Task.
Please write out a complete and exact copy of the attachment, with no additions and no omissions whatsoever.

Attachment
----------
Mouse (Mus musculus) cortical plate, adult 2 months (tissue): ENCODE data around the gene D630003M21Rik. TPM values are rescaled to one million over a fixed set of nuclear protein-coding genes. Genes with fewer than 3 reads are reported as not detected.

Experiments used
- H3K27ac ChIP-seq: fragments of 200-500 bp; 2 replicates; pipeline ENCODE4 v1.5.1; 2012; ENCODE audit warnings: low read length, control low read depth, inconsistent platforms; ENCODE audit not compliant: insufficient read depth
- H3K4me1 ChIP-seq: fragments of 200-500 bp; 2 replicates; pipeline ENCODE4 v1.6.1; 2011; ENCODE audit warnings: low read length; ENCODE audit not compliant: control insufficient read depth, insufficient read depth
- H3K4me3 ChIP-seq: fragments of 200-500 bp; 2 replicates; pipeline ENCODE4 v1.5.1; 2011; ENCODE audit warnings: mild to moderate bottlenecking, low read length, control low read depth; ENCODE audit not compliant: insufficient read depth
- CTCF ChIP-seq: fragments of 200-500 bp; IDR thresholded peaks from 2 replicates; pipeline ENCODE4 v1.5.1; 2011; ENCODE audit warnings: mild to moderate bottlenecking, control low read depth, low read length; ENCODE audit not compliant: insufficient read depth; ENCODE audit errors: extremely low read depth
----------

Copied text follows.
Mouse (Mus musculus) cortical plate, adult 2 months (tissue): ENCODE data around the gene D630003M21Rik. TPM values are rescaled to one million over a fixed set of nuclear protein-coding genes. Genes with fewer than 3 reads are reported as not detected.

Experiments used
- H3K27ac ChIP-seq: fragments of 200-500 bp; 2 replicates; pipeline ENCODE4 v1.5.1; 2012; ENCODE audit warnings: low read length, control low read depth, inconsistent platforms; ENCODE audit not compliant: insufficient read depth
- H3K4me1 ChIP-seq: fragments of 200-500 bp; 2 replicates; pipeline ENCODE4 v1.6.1; 2011; ENCODE audit warnings: low read length; ENCODE audit not compliant: control insufficient read depth, insufficient read depth
- H3K4me3 ChIP-seq: fragments of 200-500 bp; 2 replicates; pipeline ENCODE4 v1.5.1; 2011; ENCODE audit warnings: mild to moderate bottlenecking, low read length, control low read depth; ENCODE audit not compliant: insufficient read depth
- CTCF ChIP-seq: fragments of 200-500 bp; IDR thresholded peaks from 2 replicates; pipeline ENCODE4 v1.5.1; 2011; ENCODE audit warnings: mild to moderate bottlenecking, control low read depth, low read length; ENCODE audit not compliant: insufficient read depth; ENCODE audit errors: extremely low read depth